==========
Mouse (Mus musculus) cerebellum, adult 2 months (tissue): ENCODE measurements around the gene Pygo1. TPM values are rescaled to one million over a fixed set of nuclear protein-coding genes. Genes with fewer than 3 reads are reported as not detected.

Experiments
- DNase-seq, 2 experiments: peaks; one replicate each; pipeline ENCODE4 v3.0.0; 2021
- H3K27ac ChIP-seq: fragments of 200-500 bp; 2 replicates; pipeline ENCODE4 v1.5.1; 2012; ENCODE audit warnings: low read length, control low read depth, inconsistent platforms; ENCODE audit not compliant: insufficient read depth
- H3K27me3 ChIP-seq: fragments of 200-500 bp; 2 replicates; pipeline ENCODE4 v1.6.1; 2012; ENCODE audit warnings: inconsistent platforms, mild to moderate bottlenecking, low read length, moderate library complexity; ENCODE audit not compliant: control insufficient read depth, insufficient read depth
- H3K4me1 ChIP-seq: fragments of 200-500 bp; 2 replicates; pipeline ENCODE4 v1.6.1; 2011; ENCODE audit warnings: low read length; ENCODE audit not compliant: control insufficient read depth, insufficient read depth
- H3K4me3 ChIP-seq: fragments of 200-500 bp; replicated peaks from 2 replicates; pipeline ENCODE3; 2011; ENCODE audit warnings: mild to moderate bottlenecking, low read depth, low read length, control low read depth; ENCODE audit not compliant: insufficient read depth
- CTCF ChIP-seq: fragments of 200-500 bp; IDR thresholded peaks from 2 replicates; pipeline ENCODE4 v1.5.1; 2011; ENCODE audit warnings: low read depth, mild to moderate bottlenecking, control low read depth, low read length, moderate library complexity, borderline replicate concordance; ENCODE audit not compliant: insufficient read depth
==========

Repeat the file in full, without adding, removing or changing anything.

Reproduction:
Mouse (Mus musculus) cerebellum, adult 2 months (tissue): ENCODE measurements around the gene Pygo1. TPM values are rescaled to one million over a fixed set of nuclear protein-coding genes. Genes with fewer than 3 reads are reported as not detected.

Experiments
- DNase-seq, 2 experiments: peaks; one replicate each; pipeline ENCODE4 v3.0.0; 2021
- H3K27ac ChIP-seq: fragments of 200-500 bp; 2 replicates; pipeline ENCODE4 v1.5.1; 2012; ENCODE audit warnings: low read length, control low read depth, inconsistent platforms; ENCODE audit not compliant: insufficient read depth
- H3K27me3 ChIP-seq: fragments of 200-500 bp; 2 replicates; pipeline ENCODE4 v1.6.1; 2012; ENCODE audit warnings: inconsistent platforms, mild to moderate bottlenecking, low read length, moderate library complexity; ENCODE audit not compliant: control insufficient read depth, insufficient read depth
- H3K4me1 ChIP-seq: fragments of 200-500 bp; 2 replicates; pipeline ENCODE4 v1.6.1; 2011; ENCODE audit warnings: low read length; ENCODE audit not compliant: control insufficient read depth, insufficient read depth
- H3K4me3 ChIP-seq: fragments of 200-500 bp; replicated peaks from 2 replicates; pipeline ENCODE3; 2011; ENCODE audit warnings: mild to moderate bottlenecking, low read depth, low read length, control low read depth; ENCODE audit not compliant: insufficient read depth
- CTCF ChIP-seq: fragments of 200-500 bp; IDR thresholded peaks from 2 replicates; pipeline ENCODE4 v1.5.1; 2011; ENCODE audit warnings: low read depth, mild to moderate bottlenecking, control low read depth, low read length, moderate library complexity, borderline replicate concordance; ENCODE audit not compliant: insufficient read depth